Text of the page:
Fonts, translations, and programming languages have one thing in common: they work best when you don’t notice them.
If someone says “Hey, look at this cool font I just found!” you probably wouldn’t want to read a book set in that font. At least to an untrained eye, a great font will not stand out in a list of small samples. You have to see large blocks of text set in a font to appreciate it. Even then, most people will not consciously appreciate a very readable font.
Translations are similar. If you find yourself saying “What an interesting translation!” then the translator has probably fallen down on the job. A good translation is neither archaic nor trendy. It does not draw attention to itself but allows you to focus on the original content. I believe the English Standard Version achieves that with Bible translation.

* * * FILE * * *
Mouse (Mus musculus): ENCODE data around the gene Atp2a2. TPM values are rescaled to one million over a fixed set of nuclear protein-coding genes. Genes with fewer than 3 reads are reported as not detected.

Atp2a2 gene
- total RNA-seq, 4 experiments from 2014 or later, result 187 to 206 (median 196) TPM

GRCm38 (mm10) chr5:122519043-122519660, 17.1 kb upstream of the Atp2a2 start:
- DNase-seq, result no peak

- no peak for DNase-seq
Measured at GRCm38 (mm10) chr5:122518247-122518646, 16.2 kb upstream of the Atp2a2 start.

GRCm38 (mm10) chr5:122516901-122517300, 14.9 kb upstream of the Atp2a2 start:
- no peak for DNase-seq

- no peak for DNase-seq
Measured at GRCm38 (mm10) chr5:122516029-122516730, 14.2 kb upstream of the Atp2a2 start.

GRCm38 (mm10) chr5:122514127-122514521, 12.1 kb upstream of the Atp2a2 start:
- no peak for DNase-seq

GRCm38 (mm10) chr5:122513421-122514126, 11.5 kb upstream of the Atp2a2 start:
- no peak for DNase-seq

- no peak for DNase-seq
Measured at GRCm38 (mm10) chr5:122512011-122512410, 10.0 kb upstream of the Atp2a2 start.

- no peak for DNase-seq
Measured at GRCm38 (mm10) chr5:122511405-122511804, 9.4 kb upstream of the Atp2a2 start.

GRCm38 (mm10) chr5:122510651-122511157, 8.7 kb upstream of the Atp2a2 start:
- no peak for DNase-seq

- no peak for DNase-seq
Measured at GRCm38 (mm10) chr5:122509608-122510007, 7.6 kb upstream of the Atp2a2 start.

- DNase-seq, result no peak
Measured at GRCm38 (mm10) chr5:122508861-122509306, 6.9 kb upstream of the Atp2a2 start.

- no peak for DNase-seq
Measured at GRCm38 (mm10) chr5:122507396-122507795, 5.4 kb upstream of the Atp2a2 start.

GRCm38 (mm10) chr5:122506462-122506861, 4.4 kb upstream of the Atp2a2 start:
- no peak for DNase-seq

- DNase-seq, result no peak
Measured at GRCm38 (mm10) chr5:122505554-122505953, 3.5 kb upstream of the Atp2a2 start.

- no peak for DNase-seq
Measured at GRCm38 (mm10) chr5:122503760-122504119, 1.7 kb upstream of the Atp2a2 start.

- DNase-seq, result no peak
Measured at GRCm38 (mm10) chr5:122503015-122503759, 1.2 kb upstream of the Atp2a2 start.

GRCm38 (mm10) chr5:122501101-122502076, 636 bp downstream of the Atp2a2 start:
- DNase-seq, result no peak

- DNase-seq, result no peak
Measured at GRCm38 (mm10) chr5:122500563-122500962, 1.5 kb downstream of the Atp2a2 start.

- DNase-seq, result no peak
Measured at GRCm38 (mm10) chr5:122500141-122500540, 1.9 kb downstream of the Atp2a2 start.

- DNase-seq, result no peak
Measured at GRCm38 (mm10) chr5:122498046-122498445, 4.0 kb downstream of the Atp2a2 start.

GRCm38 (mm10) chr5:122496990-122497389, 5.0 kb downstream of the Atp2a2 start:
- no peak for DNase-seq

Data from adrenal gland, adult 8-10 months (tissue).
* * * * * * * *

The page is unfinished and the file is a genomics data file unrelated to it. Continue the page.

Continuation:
Python is like a good font or a good translation. For years I’d look into Python briefly when someone would recommend it. I’d thumb through a Python book, but it all looked rather plain. Only later did I come to appreciate that the beauty of Python is that it is rather plain. It doesn’t call attention to itself. It just gets out of your way and lets you write programs. It seems to me that compared to other programming language communities, the Python community brags less about their language per se and more about what they’re able to do with it.